Originally published October 6 2014
Doctors accuse parents of 'medical child abuse' for seeking second opinion
by Jonathan Benson, staff writer
(NaturalNews) Parents all across the country are quickly learning that they have far fewer rights than previously believed, especially when it comes to making decisions about medical treatment for their children. A growing trend is for hospitals and doctors to falsely accuse parents of "medical child abuse" when they question a diagnosis or ask for a second opinion, in some cases using this accusation as an excuse to steal children away from their families and place them into state custody.
One prominent case of this that we've reported on here at Natural News involves Justina Pelletier, a teenager from Connecticut who has been in the custody of the state of Massachusetts for more than a year. Justina's parents were told by medical experts at Tufts University that their daughter had mitochondrial disease, a diagnosis that Boston Children's Hospital disagreed with and later used as "evidence" to kidnap Justina from her parents.
The saga has been ongoing for months, and the Pelletiers have been actively seeking to regain custody of their daughter. As it currently stands, Justina is being held at a residential treatment facility in Thompson, Connecticut. According to The Boston Globe, Justina is barely allowed to see her parents, except for limited, one-hour, supervised sessions at the hospital's discretion -- in other words, she is a medical prisoner being held captive by the state.
Recently, Justina was allowed to spend the day with her father for Father's Day without state supervision, which some say could be indicative of her soon release back into her parent's custody.
The interesting thing about this particular case is that Justina's parents did not resist the diagnosis of Boston Children's Hospital, which erroneously ruled Justina to have a psychosomatic condition rather than a physical one, based on their own bias. They were merely affirming the expert diagnosis of physicians from Tufts who, last time we checked, are far from idiots.
Even if the Pelletiers had asked for a second opinion on their own accord, it would not have justified their daughter being forcibly taken from them through legal sleight-of-hand. But the fact that she was taken, even after experts from a well-respected university verified her condition, shows how serious this issue is, and how it could happen to anyone who subjects their child to the mainstream medical system.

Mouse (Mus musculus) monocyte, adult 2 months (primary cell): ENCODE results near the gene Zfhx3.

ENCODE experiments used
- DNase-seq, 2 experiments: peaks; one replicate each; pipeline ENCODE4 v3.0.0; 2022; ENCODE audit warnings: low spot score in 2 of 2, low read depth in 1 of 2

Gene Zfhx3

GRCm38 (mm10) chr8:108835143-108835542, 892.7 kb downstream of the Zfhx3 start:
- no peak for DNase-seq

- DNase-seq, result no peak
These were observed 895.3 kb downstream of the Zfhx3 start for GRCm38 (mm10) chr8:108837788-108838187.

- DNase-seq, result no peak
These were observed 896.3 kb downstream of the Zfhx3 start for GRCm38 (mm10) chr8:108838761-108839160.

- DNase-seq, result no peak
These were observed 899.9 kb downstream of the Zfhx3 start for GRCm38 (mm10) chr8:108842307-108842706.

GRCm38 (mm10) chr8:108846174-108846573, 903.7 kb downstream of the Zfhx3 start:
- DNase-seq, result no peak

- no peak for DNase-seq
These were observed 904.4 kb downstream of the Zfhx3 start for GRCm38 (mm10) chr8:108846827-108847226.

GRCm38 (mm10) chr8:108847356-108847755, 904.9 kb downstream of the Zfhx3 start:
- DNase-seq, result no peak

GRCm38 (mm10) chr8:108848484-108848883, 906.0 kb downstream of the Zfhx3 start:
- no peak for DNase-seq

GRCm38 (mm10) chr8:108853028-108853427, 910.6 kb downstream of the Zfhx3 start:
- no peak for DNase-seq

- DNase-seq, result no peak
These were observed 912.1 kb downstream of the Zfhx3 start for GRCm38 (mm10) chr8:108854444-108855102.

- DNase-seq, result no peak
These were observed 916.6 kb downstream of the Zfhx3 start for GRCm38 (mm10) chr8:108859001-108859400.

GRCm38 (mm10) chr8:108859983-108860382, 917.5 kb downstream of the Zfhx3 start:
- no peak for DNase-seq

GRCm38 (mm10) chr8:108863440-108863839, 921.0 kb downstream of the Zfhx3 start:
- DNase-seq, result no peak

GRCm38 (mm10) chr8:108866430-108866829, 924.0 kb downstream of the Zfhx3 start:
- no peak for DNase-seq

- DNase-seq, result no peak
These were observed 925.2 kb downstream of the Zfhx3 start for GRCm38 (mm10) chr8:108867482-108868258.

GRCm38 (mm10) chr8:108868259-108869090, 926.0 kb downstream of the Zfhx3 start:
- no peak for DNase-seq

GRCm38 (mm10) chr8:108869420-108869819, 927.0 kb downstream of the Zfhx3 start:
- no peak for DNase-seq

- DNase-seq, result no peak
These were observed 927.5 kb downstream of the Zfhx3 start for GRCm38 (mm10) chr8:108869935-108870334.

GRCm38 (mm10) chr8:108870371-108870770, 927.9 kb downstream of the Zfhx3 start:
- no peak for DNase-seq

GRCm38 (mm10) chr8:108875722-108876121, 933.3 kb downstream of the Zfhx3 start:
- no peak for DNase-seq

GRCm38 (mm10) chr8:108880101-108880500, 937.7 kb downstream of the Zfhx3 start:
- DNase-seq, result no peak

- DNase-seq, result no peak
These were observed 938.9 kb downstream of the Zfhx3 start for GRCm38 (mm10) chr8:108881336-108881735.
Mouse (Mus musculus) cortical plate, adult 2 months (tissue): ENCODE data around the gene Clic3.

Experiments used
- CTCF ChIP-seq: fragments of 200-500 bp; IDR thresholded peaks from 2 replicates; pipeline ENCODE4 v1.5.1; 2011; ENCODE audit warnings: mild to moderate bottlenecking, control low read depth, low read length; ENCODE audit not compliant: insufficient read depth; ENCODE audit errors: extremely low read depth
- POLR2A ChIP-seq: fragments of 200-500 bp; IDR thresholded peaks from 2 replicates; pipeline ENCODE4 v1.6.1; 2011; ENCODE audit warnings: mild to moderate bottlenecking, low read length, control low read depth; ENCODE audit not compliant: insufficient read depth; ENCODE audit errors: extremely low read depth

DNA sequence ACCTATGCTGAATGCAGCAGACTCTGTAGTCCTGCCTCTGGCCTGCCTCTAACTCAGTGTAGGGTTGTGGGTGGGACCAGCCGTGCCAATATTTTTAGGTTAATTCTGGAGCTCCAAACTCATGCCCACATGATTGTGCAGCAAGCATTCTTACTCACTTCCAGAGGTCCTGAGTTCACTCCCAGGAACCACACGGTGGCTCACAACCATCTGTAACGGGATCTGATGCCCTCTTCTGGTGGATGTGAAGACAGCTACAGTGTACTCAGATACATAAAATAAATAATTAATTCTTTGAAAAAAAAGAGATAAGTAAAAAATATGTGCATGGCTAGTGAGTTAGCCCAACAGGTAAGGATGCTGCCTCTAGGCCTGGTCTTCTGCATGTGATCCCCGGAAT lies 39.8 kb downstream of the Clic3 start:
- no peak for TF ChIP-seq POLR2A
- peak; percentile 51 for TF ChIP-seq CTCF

State of California abducts baby boy after parents question ineptitude of hospital staff A similar case occurred in California last year when a Sacramento couple questioned the diagnosis given them by Sutter Memorial Hospital for their five-month-old baby boy. Anna Nikolayev and her husband Alex attempted to seek a second opinion from Kaiser Permanente for their son's flu-like symptoms, only to have their precious son stolen from them by the state.
"Anna and Alex were concerned about the quality of care baby Sammy was receiving at Sutter where he was admitted," explains The Healthy Home Economist about the case. "At one point, Anna questioned the antibiotics Sammy was being given and was alarmed that the nurse administering the treatment didn't know why the child was receiving them. Anna claims that a doctor later said that Sammy should not have been receiving the medication.
"When doctors began discussing the possibility of heart surgery, the parents decided to leave without a proper discharge in order to have the child examined elsewhere."
This decision would eventually result in the Nikolayevs getting a visit at their home from local police, who reportedly slammed Alex down to the ground and took baby Sammy into custody. The child was eventually returned to his parents after they filed a civil lawsuit, but not before being held captive at Sutter, where medical faculty are apparently too inept to provide proper care.
To learn more about your rights as both a patient and a parent within the mainstream medical paradigm, be sure to check out the following resources:
NLM.NIH.gov and CNN.com.
Sources for this article include:
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